The Pink Phoenix Paddle Boat Team is made up of breast cancer survivors including Elizabeth Burns.

Photo Credit: COREY BUCHANAN - The Pink Phoenix Dragon Boat Team paddling away during a practice on a Saturday morning.

On the waters of the Willamette River, feet snuggled between a socket and hands clenched to paddle handles, breast cancer survivors prepare to put their able arms and pink blades to work.

“Paddles ready,” the caller, who demonstratively directs her teammates like a head coach, yells out.

Immediately, a group of 20 paddles rise. When the caller yells paddle, said paddles are slammed into the water so ferociously that the boat can feel like a tightrope, but so fluid that the paddles dives beneath the water’s surface in unison. After a couple minutes, the caller yells, “let it ride” and the paddlers rest.

The Pink Phoenix Dragon Boat Team is made up of 80 women of all ages who survived breast cancer or currently going through treatment. They compete in races ranging from 500-2,000 meters, sometimes exclusively against breast cancer teams and other times against female teams. Along with paddlers and a caller, a tiller stands in the back of the boat, guiding the crew toward the desired direction.

The team’s website states: "The Pink Phoenix team's mission is to enhance breast cancer awareness and to demonstrate for survivors that there is quality life after breast cancer.”

And Wilsonville resident Kathleen Burns, who was diagnosed with breast cancer in 2004 and finished treatment in 2005, joined the team in 2009 to find that quality.

“I wanted to be with other breast cancer survivors. I wanted to feel better about my body and get stronger. The mission of the team really appealed to me,” she said.

However, a few years earlier, because of a major surgery during her breast cancer treatment, Burns thought she might be physically unable to paddle.

When Burns had her mastectomy, she also had reconstruction surgery to replace the breast region with muscles from her back. The surgeon warned her that after the surgery, she wouldn’t be able to use her lat muscles effectively. Luckily for Burns, she says while paddling, her other muscles overcompensate.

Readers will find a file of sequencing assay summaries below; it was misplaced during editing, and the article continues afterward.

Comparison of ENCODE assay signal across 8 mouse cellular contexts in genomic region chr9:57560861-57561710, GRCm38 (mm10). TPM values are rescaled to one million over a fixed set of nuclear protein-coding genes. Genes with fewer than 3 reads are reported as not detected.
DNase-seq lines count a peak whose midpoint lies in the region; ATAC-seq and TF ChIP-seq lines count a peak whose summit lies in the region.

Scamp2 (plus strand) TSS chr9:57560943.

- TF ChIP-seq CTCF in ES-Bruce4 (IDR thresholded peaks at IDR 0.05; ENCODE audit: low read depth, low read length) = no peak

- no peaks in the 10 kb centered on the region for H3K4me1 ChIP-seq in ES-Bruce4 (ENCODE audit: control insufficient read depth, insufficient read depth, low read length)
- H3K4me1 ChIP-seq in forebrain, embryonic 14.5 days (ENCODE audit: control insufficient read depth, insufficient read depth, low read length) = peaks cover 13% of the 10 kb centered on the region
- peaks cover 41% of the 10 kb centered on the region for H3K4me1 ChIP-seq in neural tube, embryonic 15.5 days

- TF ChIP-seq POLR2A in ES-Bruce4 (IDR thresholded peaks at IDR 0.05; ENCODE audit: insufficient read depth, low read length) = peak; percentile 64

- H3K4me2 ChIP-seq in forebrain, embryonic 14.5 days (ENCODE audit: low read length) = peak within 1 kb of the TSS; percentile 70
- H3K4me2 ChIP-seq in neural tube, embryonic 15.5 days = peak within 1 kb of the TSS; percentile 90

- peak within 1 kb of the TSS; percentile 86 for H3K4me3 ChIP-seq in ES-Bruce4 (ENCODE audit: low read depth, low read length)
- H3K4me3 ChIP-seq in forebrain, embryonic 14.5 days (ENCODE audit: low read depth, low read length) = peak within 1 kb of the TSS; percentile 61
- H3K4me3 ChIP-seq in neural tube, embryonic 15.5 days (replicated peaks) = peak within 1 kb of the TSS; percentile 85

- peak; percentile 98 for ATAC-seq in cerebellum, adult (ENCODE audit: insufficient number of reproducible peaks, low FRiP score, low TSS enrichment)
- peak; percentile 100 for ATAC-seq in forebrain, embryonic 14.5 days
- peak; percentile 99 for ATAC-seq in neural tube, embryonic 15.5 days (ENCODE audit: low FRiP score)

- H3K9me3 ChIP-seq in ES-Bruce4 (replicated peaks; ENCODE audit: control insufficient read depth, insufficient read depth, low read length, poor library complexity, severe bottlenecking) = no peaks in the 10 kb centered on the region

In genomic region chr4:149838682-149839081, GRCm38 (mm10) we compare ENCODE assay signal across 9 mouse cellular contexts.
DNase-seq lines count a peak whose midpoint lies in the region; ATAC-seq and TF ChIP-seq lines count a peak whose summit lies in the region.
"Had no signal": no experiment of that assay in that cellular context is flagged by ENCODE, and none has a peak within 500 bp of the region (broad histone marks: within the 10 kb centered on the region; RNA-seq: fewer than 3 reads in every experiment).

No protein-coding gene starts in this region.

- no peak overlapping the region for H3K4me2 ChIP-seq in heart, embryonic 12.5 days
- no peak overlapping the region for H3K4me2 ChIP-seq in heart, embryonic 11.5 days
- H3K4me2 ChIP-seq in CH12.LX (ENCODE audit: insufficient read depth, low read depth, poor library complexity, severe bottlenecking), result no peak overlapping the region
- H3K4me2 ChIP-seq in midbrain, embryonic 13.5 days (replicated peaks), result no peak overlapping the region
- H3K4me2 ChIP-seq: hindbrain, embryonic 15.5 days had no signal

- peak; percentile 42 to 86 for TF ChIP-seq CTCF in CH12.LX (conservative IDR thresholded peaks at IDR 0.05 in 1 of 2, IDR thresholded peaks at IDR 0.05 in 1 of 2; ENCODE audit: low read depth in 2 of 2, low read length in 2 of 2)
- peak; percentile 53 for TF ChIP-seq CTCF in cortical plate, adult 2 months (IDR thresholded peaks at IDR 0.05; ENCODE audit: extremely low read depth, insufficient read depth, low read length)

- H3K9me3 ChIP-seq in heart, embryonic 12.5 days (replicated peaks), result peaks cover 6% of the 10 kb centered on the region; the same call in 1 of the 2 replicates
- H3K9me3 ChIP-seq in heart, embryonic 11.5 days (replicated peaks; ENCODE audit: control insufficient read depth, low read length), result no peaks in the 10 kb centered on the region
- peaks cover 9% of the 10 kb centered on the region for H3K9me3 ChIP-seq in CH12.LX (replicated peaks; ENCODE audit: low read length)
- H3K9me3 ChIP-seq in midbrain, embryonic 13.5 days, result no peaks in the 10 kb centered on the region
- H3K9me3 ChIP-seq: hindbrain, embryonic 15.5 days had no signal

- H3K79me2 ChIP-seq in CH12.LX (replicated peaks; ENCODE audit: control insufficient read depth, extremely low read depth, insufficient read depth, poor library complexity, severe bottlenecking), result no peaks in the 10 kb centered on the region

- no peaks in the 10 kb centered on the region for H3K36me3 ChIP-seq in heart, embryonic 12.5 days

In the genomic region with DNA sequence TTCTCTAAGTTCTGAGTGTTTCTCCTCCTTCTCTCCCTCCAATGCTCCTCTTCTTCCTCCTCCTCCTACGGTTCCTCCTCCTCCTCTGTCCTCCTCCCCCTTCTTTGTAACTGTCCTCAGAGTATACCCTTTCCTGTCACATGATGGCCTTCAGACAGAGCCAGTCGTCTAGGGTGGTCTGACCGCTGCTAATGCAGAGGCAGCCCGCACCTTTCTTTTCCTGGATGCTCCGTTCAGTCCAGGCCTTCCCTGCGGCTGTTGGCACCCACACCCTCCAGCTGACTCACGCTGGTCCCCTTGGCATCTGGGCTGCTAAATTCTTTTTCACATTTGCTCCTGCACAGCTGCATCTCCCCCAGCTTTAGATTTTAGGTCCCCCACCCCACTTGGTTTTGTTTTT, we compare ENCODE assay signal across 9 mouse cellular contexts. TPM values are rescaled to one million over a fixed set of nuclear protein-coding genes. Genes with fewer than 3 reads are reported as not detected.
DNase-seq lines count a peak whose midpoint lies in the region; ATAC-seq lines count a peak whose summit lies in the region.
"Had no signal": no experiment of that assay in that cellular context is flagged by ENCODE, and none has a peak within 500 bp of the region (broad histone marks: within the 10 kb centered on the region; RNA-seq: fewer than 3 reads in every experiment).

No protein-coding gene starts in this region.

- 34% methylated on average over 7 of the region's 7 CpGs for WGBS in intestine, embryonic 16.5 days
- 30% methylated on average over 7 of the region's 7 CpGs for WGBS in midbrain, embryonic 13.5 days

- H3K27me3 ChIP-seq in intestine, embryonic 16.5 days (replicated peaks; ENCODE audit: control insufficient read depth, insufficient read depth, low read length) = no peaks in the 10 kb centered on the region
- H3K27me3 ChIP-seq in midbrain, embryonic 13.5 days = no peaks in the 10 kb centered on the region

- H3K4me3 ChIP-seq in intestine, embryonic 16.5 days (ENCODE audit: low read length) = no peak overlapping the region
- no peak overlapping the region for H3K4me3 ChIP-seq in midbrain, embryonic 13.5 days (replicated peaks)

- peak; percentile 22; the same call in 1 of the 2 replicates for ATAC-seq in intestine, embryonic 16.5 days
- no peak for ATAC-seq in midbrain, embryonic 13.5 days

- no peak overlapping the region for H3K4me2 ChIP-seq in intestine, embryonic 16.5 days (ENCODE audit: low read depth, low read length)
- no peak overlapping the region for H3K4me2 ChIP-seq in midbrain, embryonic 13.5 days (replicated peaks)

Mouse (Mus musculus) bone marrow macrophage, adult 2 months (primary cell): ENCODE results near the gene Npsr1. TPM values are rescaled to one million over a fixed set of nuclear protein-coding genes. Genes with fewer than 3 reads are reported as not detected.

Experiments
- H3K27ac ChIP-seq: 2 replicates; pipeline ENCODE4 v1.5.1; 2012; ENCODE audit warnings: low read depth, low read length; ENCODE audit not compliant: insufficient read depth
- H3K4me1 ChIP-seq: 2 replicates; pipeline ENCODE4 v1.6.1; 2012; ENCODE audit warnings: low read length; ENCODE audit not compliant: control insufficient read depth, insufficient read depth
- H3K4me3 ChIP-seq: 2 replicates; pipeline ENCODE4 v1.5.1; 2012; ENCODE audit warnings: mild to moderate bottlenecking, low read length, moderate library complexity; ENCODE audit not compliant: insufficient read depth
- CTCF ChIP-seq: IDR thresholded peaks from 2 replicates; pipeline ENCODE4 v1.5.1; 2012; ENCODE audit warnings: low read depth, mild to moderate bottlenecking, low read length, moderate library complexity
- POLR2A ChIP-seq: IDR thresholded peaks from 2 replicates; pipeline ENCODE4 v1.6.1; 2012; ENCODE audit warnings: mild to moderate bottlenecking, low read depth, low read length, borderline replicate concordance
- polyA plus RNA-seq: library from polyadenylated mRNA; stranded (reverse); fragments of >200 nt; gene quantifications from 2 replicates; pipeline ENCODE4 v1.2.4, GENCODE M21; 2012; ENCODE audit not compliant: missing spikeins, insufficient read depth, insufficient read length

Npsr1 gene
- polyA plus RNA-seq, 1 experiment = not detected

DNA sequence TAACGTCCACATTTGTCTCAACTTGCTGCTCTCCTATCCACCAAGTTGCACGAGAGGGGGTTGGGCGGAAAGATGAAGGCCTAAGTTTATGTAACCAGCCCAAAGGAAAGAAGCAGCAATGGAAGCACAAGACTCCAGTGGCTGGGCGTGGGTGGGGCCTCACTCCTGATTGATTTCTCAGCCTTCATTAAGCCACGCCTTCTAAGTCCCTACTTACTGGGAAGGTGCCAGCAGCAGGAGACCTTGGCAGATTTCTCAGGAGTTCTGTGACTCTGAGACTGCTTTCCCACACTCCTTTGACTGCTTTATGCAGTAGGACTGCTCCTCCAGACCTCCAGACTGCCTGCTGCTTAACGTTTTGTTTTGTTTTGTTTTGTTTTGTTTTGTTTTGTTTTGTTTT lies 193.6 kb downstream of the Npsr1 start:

Paddle boating is a team sport but requires all individual members to reach zenith performance to achieve success.

“Every individual has to do there best. You have to focus on improving yourself,” Pink Phoenix public relations representative Meg Kilmer said.

After she joined the team and got a taste of the sport’s demanding nature, Burns realized that to reach her apex, she needed to work out more outside the water.

“I wanted to be thinner because it made paddling easier,” she said.

Since joining the team, Burns has lost 20 pounds.

Even more than the riggers of the river, dealing with the loss of fellow paddlers is the most exhausting burden of being on the team. In fact, this year, a team member has died every month. And it is for this very reason that many women decide to quit the team.

“It’s difficult. A lot of people don’t stay on the team for a long time. People leave the team because it’s just too hard to watch people die. At a certain point you’ve paddled with them, raced with them, you become attached to them. We lost a paddler who did I did a half marathon with a year and a half prior. You can only go to so many memorials before you have those nagging thoughts about if it’s going to happen to you or another teammate,” Burns said.

The eldest of the deceased riders was a 94-year-old named ElveRene Plimpton. Burns says when she feels lethargic, she thinks of Plimpton paddling away without complaints.

“She’s definitely my role model. You go to practice and you have your aches and pains and think of her and say ‘what are you complaining about.’ I’m hopeful I can paddle into my 80s or possibly into my 90s,” she said.

Burns has traveled to Victoria, B.C., Tempe, Ariz., and throughout Washington for races. But her favorite memory on the team blossomed after a race in Nanaimo, Canada.

Once the race was over, the non-breast cancer teams formed a long arch over the paddlers to salute Pink Phoenix for their perseverance and effort to be rid the deadly disease.

“You can’t walk through it without being touched. They’re awestruck that you’re out there paddling. People are telling you what a great job you did, ‘you go girl’, and other positive feedback. Most of us don’t get enough of that in our lives. It was borderline overwhelmingly amazing,” she said.

Burns also enjoys the role reversal of her kids watching her compete athletically instead of the other way around.

“My last race my son was there and my daughter’s been out to see me a couple times. It’s payback for all those years of soccer and baseball games,” she said.

Plus, she’s earned 15 medals and a few ribbons to boot.

Along with the quality workout, lasting friendships, awards and empowerment, Burns enjoys the water because it helps her forget about the troubles of the world.

She said: “If you’ve had a really stressful day, it’s a great place to be. When you go on the boat, all that kind of melts away.”

Contract Publishing

Go to top
Template by JoomlaShine